“There is not one piece of evidence that confirms the guilt of the accused,” said Alexei Polikhovich’s lawyer, Alexei Miroshnichenko. “The whole trial is politically motivated.”
His colleague Olga Grigorenko, also defending Alexei Polikhovich, elaborated on the property damages, totalling 28,228,000 rubles, which, according to the indictment, the defendants have to repay. Advocate Grigorenko said that “a substitution of notions is taking place. There is no evidence that this property was destroyed. (This refers to police equipment, special gear and the asphalt surfacing of Bolotnaya Square – The New Times).
According to the lawyer, there is in fact no evidence that the defendants were involved in the damage of the public toilets. And furthermore, neither Alexei Polikhovich, nor the other defendants, have anything to be tried for – there is no objective evidence of their guilt.
In addition, following the events on Bolotnaya Square on May 6, 2012, Polikohovich was detained by administrative order. The administrative case against him has since been dropped.
No one can be convicted twice for the same offence
The theme of the improper classification of the charges against the defendants and double jeopardy resounded in almost all the defence counsels’ statements.
Stepan Zimin’s lawyer, Maxim Pashkov reminded the court that a single act cannot be classified under two articles of law: “participation in mass riots” and “use of violence against a representative of authority”.
“No one can be convicted twice for the same offence” added advocate Alexei Miroshnichenko to their colleague.
And advocate Dmitry Dubrovin, who defended Denis Lutskevich and Alexandra Dukhanina-Naumova, drew the court’s attention to the fact that the prosecution had failed to convincingly prove that there had been an offence under Article 318 in relation to Lutskevich, because “it is obvious that Lutskevich committed no kind of violence upon police officer Troerin. The policeman has said in court that Lutskevich’s act, of ‘snatching his helmet,’ caused him neither physical nor psychological suffering. But dissatisfaction cannot constitute violence,” concluded advocate Dubrovin.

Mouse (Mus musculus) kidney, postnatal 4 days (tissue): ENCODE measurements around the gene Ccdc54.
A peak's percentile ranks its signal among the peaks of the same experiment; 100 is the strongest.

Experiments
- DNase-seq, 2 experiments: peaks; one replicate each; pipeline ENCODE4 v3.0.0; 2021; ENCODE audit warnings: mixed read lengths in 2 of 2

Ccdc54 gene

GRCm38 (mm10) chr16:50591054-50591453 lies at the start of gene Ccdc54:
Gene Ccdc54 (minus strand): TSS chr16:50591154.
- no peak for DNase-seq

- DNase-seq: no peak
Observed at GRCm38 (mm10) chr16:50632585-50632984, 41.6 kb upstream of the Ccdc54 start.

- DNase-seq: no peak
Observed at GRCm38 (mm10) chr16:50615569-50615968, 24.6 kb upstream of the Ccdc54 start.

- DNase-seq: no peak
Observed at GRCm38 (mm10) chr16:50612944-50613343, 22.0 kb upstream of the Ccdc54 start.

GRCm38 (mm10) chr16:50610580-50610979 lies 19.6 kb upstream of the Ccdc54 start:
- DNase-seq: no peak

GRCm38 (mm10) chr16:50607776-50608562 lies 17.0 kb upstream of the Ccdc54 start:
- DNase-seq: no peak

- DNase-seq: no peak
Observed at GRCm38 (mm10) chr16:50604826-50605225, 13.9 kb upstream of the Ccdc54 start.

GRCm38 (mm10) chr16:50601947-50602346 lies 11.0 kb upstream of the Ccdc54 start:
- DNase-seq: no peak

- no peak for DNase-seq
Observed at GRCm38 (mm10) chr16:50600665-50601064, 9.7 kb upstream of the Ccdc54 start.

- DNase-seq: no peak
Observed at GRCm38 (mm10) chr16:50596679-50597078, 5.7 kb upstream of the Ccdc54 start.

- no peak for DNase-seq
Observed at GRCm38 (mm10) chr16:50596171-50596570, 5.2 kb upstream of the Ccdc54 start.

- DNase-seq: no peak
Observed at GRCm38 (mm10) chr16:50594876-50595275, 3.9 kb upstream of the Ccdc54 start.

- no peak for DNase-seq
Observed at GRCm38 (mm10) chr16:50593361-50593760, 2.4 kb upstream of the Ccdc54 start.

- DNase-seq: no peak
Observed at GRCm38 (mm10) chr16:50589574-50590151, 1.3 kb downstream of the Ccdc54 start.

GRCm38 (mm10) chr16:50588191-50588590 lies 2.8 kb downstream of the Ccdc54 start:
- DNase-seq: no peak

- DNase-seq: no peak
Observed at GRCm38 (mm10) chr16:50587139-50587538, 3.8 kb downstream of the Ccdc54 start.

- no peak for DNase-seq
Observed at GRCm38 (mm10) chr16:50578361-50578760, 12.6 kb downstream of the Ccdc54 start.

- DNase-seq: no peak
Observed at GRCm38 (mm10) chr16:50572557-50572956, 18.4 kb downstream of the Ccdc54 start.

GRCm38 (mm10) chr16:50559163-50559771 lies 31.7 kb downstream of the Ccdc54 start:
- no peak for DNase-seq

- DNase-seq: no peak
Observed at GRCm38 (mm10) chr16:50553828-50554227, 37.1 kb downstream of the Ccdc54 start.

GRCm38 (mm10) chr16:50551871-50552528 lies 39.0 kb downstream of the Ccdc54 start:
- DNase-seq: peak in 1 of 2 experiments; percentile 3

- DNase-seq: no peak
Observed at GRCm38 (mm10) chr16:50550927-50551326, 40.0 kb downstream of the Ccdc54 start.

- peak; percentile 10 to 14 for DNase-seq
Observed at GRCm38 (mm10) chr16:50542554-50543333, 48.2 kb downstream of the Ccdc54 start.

As for the charges against Alexandra Dukhanina, they are, according to advocate Dubrovin, impossible to speak of, because it is unclear what she is accused of: the indictment does not comply with the law.
“The only possible decision the court can make is to acquit all the defendants,” concluded Dubrovin’s speech, amidst public applause. Dubrovin did not actually hear this applause. Those who were clapping were watching the lawyers’ presentations in a small ‘press pen’ in a lobby on the ground floor of the Zamoskvorechye court.
The floor was then taken by photojournalist Dmitry Borko, who has been a public defender of Alexandra Dukhanina throughout the trial.
“This case is very significant, not only in terms of its public importance,” said Bortko. “This is probably the first time that there has been so much visual information in the evidence for a case. As a result of the work done to collect a huge amount of video footage for this investigation, we can expect to create a detailed and accurate, chronological picture of the events, reflecting their sequence, the actions of all sides and participants, and most importantly, the logic and interrelation between individual episodes and actions. Only in this way, by drawing on the video, can the court establish an objective picture of what happened, of the motives and circumstances of all the actions in the case.”
He showed, using specific examples, that investigators and prosecutors had used video material in their own interests. They had manipulated them, leading to incorrect assessments of the events that took place on May 6 on Bolotnaya Square. Because of this, according to Bortko, all of the protocols for inspecting the video evidence, which appeared in court, must be critically examined.
“Let her go to her studies, not to a camp!”
In his closing speech, the defence counsel told the judge about Alexandra Dukhanina. He is certain that the conviction of this young woman would be a great mistake:
“Let us imagine a girl, who spent her childhood in a quiet and comfortable country, and then left her mother’s house to go to school in her homeland. She has her parents, but she hasn’t lived with them ever since her school years, instead living with relatives or guardians. And then she is completely alone. If this girl was able to talk publicly about it, she would talk about how she found herself crushed and completely alone amidst a fearsome crowd whilst experiencing feelings of fear and loneliness. About how her back was pinned against the stone parapet and she was almost thrown into the water. About her shock when, whilst she was squeezed in the middle of the crowd, and having no idea what was going on outside, armor-clad riot police suddenly piled in, smashing people in their way and grabbing people who were simply standing next to her. About her sense of horror and the sincere, almost childish outrage at the injustice that was happening, and in relation to herself as well. About how, being accustomed to defending herself, she tried to find some solution. Unfortunately, she was only able to tell this all, emotionally, to me alone, only because I succeeded in gaining her trust.